“The telephone may develop to a stage where it is unnecessary to enter a special call-box. We shall think no more of telephoning to our office from our cars or railway-carriages than we do today of telephoning from our homes.” Archibald Low - 1937
This is Archibald Montgomery Low (1888-1956). Chances are you've never heard of this life-long Londoner. In an alternative universe, he is feted as the greatest inventor of the 20th century — up there with Edison and Marconi. His tinkerer's hands shaped so many new technologies, yet none ever quite came to fruition. He has faded into obscurity, but deserves much wider recognition.
The first television
The transmission of moving images was first pioneered by another great Londoner, John Logie Baird, working in Soho in 1926. Archibald Low almost beat him to it by 12 years. By 1914, Low had a working 'televista', which allowed fuzzy images to be viewed at distances of up to four miles. Here's a press cutting from 1914 describing the breakthrough:
The televista was, by all accounts, crude and expensive, but credible. Low thought it might also find military applications:
"There [is] no reason why, when the invention is further developed, the enemy could not be watched from immense distance and all their movements recorded. At sea, too, hostile ships would have their every movement seen. Surprise dashes would be made impossible.”
This was 1914, and the first world war was imminent. Low's technology was still too primitive to enter service, and he never found time to develop it further. Instead, he was recruited into military research and switched to working on his next inventions.
The first drones and guided missiles
The Wright Brothers had demonstrated heavier-than-air flight in late 1903. Just 14 years later, Archibald Low had a flyable drone. Working for the Royal Flying Corps (a precursor of the RAF), Low built and launched an aircraft that could be controlled from the ground. The world's first drone was to be used as a guided missile. Unfortunately, it proved temperamental and was never fielded. Pilotless aircraft would be further developed along Low's principles in the 1920s, but it would take a quarter of a century before the Nazis used the technology in a war setting.
Incidentally, the Germans were aware of Low's work at this time. He reportedly survived two assassination attempts in 1915, while working from his military laboratory on Paul Street, Shoreditch (a few doors down from the Londonist office, as it happens).
Low worked on dozens of gadgets in his career, including a rocket-powered bike. The contraption was first demonstrated to a 'crowd approaching cup final proportions' at Wembley on 3 October 1946.
The vehicle — described as the only rocket cycle in the world — performed well, travelling at increased speed with fire and sparks shooting out the back. Low saw the rocket cycle as a transport solution for the future, but it proved wildly impractical.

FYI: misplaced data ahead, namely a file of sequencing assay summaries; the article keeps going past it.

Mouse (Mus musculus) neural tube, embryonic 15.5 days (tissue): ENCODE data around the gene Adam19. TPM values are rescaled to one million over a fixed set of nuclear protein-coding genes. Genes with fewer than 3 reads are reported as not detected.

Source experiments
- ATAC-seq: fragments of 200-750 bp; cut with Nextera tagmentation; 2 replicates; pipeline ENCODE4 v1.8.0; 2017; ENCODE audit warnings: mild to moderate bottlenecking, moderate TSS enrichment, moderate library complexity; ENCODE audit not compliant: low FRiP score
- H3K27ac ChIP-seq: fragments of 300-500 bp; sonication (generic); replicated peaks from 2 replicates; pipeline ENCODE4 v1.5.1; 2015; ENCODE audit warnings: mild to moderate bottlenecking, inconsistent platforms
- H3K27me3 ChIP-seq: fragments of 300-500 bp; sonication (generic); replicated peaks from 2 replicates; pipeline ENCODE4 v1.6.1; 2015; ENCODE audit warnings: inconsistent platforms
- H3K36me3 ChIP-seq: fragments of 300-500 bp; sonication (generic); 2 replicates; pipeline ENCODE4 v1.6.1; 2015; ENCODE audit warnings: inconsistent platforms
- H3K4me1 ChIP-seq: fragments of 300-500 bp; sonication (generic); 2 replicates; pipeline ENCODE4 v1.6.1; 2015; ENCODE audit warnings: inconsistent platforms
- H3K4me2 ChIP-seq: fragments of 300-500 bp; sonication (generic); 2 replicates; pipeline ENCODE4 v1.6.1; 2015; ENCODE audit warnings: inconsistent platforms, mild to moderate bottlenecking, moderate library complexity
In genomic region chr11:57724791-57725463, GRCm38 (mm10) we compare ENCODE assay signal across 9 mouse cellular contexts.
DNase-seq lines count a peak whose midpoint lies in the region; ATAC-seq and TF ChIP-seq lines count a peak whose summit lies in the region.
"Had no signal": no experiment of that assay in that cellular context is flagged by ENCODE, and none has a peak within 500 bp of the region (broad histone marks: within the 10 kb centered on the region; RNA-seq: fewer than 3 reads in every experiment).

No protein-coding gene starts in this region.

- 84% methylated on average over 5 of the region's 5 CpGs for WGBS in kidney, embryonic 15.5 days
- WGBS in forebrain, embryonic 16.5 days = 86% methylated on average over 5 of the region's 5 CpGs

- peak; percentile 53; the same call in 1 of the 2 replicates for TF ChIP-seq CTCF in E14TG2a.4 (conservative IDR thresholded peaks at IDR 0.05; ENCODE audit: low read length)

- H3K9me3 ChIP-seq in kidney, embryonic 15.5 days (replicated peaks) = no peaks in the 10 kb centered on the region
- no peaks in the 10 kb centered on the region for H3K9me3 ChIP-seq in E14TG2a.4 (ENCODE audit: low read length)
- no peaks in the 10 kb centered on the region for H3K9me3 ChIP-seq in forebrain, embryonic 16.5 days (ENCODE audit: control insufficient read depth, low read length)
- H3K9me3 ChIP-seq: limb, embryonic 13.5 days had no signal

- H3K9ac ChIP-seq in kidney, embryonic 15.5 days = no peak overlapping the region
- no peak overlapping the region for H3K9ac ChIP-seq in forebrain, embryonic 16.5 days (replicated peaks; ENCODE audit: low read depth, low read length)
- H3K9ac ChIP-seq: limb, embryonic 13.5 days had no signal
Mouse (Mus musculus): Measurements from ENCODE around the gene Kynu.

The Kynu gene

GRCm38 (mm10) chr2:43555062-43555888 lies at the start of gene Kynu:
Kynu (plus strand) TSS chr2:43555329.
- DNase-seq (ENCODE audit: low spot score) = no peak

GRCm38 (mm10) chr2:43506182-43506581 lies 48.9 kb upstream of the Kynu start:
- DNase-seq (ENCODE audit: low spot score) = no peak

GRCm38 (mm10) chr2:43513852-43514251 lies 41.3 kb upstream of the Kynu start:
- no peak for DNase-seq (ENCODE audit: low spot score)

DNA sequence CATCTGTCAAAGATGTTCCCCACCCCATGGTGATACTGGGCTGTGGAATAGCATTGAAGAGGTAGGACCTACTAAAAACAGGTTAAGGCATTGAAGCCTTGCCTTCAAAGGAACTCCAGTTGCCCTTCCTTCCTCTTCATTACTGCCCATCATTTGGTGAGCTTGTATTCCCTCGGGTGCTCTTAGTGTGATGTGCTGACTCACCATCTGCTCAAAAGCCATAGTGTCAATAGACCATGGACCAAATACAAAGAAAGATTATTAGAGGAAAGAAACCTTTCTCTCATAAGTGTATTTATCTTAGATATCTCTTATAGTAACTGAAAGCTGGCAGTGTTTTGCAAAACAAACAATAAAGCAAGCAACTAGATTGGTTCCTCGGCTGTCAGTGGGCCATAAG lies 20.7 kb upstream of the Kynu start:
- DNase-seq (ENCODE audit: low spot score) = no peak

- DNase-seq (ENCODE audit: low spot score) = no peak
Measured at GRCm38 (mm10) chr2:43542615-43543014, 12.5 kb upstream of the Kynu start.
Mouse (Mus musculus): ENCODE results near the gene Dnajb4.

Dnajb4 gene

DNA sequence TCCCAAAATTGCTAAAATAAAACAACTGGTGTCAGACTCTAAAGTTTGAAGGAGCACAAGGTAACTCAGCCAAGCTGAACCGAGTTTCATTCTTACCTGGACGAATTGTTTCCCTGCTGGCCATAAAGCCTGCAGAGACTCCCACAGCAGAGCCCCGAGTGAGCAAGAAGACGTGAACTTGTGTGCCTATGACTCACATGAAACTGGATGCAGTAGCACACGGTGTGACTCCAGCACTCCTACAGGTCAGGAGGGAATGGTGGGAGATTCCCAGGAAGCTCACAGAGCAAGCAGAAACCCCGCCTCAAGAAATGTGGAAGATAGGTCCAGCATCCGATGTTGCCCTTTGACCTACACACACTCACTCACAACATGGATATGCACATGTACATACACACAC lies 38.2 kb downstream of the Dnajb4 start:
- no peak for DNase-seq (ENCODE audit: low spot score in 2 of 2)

Visions of the future
Perhaps Low's most striking work was as a futurologist. As a 'consulting engineer', he was the go-to person for anyone who wanted a vision of the future. Every newspaper editor and journalist in the country seemingly had his phone number. Low's prophecies crop up time and again in the newspaper archive. Many are wide of the mark, but here's a random sample of his more prescient pronouncements:
Low predicts smartphones and txtspk (1922)
Speaking of a public ceremony in 2022: “In their pockets, apart from the inevitable wireless receiving set, will be a tiny pocket dictaphone, ready to take down at any moment a sound record of their thoughts... Perhaps a member of our deputation will make a speech... It will be delivered in a soft voice, very quickly, with many abbreviations in place of the long phrases that we know to-day.”
Low predicts the modern department store (1922)
“In the entrance to every large shop will be a moving stairway always in motion. Shoppers will no longer have to walk through clumsy doors and wait for slow lifts. They will step from the street on to the stairway."
Low predicts the internet (1928)
“When we can listen to the scenes and sounds of an Indian Bazaar, and in another moment be talking to a friend in South America, it will cure us of our horribly parochial attitude toward life… it will be of untold value for those who have documents to compare and transactions to complete, which require writing or designing of any kind.”
Low predicts Strictly Come Dancing (1935)
“Dancing in the future would probably be enjoyed in an armchair, with a seat swaying slightly, lights lowered, and possibly some drug. People would be too lazy to dance, and they would have to achieve the sensation in an armchair.”
Low's most striking visions of the future came in a 1922 article, partly quoted above. A time capsule had been planted beneath a new building on Regent Street, and Low was asked to imagine the delegation charged with reopening the capsule in 2022. For more on that vision of our own near-future, and the whereabout of the time capsule, see our previous article.
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